The room at the basement was terribly-hot on the third day of my visit. Air barely made it into the stifling space. It was 4am. The alarm clock rang. The deed of meeting the woman in the little had been planned. Papa would return at 5.30 am. I crawled to the woman. She smelled of filth. And her dark body heaped like debris from a once worthy property. I lifted up her head. I saw her eyes, they were almond. She wasn’t white like the men who visit her. She was black, the same complexion I had seen from the distant nights ago.

“Are you okay?” My voice softened at her. She did not act as if she could see me. She might looked dead from all appearances. I touched her hair and caressed her gently. I hummed to her a hymn, All Things Bright and Beautiful. I sang the words at some point. Mama introduced me to loving hymn. She kept a collection of hymn. She was a chorister before she met Papa. The woman lifted her face to mine and thanked me without words.

“Who are you?” she asked voicelessly.

“I’m Fanny. And you?” She paused, looking into an empty space. “I don’t know”. Everyone has a name. I thought aloud.

“Why don’t you have a name?” I asked her.

“Could you give me one?” She responded. Mother called me Fanny because she loved hymns. She said she wanted to immortalize a hymn writer who she particularly loved. I have no personal god like my mother. But I named the strange woman in the little room at the basement “Zina”.

“It means star” I told her.

She might be dirty but she was a star, I reassured myself. “All women are stars. Strive to be a shinning star, Fanny” Mama would also say to me.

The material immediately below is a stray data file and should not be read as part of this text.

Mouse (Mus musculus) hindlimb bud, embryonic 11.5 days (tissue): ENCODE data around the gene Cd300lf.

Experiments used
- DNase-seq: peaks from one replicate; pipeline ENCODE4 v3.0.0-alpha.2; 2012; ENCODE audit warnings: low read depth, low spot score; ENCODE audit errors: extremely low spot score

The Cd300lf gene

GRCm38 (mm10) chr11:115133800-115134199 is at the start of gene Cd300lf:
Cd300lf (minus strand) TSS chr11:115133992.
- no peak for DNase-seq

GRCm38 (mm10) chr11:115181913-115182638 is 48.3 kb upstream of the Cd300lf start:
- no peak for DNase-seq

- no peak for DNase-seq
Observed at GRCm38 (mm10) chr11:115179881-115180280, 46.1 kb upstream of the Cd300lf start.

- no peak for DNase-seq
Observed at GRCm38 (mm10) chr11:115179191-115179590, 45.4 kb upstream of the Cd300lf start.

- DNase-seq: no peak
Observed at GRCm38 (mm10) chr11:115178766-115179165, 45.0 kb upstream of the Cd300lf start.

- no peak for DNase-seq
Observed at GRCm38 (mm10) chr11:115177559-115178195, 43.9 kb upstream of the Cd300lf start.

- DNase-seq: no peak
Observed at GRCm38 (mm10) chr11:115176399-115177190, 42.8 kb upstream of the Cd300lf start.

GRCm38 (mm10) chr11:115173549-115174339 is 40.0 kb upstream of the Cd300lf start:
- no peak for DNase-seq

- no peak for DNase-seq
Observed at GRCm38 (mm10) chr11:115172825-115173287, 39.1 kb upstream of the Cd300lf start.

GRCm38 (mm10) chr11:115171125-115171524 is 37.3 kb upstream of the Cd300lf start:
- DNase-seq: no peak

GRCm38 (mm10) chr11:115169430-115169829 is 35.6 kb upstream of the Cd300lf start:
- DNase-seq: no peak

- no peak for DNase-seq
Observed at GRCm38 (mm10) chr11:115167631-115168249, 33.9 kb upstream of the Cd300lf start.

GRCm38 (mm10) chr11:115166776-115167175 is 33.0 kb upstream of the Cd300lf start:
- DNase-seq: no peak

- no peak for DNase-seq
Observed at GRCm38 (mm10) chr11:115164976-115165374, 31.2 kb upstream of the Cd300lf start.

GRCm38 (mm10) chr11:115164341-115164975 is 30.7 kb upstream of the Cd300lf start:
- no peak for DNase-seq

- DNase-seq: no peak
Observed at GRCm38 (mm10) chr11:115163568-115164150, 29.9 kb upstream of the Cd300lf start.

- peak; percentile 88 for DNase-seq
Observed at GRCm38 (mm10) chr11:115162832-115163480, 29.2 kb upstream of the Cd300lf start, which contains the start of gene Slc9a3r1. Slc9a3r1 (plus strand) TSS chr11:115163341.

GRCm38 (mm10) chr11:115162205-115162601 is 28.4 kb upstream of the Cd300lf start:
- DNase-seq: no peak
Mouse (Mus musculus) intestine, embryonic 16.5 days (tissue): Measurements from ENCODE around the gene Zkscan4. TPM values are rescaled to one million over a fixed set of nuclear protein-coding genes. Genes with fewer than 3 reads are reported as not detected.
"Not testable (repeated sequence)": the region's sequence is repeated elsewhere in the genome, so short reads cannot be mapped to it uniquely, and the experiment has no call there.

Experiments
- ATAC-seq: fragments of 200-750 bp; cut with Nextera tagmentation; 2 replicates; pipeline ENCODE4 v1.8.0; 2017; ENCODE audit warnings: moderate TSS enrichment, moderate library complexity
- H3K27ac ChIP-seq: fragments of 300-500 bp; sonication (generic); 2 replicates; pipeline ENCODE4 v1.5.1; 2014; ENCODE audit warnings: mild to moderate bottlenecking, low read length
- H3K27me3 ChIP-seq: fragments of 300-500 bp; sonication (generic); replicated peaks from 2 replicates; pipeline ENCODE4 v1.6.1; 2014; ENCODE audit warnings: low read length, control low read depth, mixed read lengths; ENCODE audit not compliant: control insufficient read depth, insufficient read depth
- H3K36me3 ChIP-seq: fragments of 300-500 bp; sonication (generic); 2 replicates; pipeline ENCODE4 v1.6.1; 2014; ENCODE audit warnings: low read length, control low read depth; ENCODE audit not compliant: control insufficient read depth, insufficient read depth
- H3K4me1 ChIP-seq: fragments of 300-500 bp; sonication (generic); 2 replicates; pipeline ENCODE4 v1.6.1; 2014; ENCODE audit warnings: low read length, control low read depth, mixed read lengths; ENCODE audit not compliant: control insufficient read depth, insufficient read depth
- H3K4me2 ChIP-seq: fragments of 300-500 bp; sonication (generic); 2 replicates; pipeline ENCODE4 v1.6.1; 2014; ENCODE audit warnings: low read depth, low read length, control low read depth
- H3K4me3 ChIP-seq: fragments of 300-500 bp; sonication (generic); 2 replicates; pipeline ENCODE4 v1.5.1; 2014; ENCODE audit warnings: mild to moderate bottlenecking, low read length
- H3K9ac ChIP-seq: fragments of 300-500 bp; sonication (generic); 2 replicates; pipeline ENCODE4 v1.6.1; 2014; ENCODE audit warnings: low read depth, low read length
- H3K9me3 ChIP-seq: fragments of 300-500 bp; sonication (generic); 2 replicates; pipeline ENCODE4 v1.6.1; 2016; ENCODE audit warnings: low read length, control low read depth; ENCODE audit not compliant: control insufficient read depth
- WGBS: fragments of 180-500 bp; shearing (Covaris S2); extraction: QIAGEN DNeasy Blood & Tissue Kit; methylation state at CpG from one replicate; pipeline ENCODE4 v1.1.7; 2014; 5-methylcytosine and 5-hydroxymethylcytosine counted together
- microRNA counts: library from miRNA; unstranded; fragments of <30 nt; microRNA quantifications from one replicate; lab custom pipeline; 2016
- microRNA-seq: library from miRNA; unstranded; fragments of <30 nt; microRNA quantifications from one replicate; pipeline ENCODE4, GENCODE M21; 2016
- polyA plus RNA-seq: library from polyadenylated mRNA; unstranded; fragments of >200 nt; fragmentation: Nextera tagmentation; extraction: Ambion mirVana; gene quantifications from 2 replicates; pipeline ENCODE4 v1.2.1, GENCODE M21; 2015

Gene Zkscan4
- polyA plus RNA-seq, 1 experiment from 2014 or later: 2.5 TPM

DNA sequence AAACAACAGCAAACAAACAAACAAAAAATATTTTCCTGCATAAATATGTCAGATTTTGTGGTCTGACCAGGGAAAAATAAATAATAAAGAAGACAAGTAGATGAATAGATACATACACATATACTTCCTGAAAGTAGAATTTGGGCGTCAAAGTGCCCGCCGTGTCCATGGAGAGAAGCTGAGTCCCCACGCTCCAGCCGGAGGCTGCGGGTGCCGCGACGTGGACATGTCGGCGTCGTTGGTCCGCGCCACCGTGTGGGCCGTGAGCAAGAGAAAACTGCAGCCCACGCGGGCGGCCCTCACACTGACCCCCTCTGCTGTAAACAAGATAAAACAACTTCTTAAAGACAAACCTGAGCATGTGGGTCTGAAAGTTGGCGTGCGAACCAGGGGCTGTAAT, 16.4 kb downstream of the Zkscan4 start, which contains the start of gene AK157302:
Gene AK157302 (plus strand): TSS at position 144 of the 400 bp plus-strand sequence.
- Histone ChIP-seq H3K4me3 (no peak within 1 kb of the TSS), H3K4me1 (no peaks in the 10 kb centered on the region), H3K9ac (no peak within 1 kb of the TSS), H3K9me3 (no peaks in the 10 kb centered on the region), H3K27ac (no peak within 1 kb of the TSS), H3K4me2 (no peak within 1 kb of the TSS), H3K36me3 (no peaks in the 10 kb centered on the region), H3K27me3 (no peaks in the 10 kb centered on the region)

I still hear humming from the dark little room at basement. But I am confident stars would only shine brighter when uncovered. Zina, my new found friend would be free, someday. But she would have to decide when.






8 thoughts on “Fanny” by Nwilo Bura-Bari Vincent (@saintvinny)

  1. I’m not quite sure what to say, but I liked this.

  2. really? a person without a name? that i’d like to see. ur story is kinda deep…good job

  3. Jeezus! This is the best I have read from you Bari. It’s really sad, it’s deep and it got to me…
    Well written, well done…$ß.

  4. This version is not better than the previous one you wrote. There are lots of things wrong with this one.
    It is an ambitious try.

  5. This ended very well and had a very poignant message. But I most say the second half of the story comes through better than the first. I also think you used humming and its derivatives too frequently, thereby stunting their impact. Also check some of the typos: they are few but quite glaring

    On the whole this is really nice. Well done.

  6. Sunshine (@nicolebassey)

    THis work is deep,thoughtful,brave and has a lot of powerful themes and subthemes crammed in it. Sadly I think it tried too hard in many ways. firstly the tone of the first part is totally different from the flash back and then the allusion to humming wasnt clear to me. But it is a great diamond in the rough.perhaps making it three stories instead of one would convey the intended meaning better or painstakingly nuturing it into a novel on freedom,slavery,mutual support,love,sacrifice the hunt for Utopia and finding your Sokoto in your Shokoto. In anycase, thank you for giving us this, well done.

  7. Sunshine (@nicolebassey)

    Yeah, and are you totally sure about the title? Didnt quite work for me . :)